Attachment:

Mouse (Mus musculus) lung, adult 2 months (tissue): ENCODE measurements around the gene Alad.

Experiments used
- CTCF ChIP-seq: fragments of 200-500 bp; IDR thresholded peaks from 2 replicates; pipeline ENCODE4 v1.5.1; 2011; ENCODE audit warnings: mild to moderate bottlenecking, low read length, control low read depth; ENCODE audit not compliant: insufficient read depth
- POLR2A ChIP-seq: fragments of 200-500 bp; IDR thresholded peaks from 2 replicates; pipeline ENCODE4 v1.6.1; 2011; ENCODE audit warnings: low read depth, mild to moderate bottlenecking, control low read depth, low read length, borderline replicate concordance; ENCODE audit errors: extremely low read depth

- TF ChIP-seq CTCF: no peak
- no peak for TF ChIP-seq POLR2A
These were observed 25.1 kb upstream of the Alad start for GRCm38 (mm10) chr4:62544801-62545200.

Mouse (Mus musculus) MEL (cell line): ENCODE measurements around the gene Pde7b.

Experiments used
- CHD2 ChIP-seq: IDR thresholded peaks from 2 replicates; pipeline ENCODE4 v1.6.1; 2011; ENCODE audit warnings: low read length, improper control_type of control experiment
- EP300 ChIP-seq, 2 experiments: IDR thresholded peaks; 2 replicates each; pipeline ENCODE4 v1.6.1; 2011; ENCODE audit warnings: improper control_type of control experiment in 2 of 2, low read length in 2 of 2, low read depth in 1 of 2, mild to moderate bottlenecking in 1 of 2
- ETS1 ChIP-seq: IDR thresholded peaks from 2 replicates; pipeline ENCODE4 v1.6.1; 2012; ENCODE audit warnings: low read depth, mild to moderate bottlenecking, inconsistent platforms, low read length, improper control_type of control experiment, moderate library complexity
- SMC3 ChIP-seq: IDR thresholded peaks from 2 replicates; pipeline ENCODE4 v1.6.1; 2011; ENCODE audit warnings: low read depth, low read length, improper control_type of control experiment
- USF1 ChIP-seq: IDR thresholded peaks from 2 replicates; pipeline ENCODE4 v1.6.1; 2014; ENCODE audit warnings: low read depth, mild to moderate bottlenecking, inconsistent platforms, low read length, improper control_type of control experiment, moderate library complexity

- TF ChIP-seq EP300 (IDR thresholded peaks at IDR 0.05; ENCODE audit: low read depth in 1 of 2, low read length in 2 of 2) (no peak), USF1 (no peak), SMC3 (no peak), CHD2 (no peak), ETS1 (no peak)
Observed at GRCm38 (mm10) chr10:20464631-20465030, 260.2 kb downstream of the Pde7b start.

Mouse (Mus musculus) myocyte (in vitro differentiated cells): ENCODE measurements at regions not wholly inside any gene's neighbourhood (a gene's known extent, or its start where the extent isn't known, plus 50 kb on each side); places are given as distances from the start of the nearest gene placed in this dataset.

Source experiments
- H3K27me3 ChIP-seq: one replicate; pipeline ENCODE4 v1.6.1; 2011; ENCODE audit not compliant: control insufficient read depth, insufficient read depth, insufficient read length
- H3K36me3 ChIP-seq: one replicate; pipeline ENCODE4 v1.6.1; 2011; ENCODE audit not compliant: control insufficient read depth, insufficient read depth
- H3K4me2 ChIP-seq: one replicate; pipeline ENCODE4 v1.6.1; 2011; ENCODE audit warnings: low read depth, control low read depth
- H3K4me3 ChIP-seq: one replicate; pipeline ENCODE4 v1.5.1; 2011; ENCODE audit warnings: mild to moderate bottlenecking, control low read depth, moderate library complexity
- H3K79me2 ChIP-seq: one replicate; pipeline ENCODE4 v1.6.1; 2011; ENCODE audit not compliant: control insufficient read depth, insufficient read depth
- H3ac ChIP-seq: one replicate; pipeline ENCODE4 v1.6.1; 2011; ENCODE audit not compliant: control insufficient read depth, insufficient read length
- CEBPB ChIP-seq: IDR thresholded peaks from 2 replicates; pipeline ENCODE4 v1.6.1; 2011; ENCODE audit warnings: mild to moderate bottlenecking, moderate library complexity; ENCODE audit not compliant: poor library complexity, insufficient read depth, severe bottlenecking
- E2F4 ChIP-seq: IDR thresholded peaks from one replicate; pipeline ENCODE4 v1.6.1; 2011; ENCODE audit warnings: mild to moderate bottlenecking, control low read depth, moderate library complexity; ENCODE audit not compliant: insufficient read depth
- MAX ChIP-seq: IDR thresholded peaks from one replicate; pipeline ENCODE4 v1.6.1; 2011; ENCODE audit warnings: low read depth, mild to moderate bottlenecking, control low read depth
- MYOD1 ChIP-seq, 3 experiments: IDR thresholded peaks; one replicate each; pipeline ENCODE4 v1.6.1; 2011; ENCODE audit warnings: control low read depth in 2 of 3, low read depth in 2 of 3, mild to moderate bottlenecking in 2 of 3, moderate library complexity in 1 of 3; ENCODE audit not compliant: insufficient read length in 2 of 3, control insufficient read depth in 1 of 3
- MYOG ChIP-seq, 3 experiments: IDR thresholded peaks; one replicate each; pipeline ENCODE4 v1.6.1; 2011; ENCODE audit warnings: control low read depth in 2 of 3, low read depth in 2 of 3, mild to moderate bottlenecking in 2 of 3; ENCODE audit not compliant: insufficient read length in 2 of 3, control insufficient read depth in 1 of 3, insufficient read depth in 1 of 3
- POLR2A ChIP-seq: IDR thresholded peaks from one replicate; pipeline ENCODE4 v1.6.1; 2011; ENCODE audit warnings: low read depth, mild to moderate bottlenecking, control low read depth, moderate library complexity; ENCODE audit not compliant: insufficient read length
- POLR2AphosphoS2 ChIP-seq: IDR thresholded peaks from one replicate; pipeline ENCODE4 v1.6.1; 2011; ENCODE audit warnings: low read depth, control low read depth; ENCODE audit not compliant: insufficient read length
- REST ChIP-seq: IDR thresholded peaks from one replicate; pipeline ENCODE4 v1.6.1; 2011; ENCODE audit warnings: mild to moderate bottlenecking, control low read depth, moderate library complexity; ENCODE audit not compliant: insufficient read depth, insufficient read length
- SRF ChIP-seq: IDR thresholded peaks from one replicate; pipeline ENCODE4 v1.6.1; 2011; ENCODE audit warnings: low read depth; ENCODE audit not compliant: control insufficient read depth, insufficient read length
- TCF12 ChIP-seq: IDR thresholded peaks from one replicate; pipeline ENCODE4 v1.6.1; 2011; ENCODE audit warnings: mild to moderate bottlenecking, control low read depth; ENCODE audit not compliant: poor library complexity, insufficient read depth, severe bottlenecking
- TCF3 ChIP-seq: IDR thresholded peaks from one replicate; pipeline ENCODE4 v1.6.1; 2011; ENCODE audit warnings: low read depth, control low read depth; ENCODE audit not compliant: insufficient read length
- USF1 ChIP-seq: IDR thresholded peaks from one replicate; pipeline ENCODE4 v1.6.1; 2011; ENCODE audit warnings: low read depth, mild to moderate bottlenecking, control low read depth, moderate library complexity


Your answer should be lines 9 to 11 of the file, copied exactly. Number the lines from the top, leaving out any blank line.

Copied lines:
Experiments used
- CHD2 ChIP-seq: IDR thresholded peaks from 2 replicates; pipeline ENCODE4 v1.6.1; 2011; ENCODE audit warnings: low read length, improper control_type of control experiment
- EP300 ChIP-seq, 2 experiments: IDR thresholded peaks; 2 replicates each; pipeline ENCODE4 v1.6.1; 2011; ENCODE audit warnings: improper control_type of control experiment in 2 of 2, low read length in 2 of 2, low read depth in 1 of 2, mild to moderate bottlenecking in 1 of 2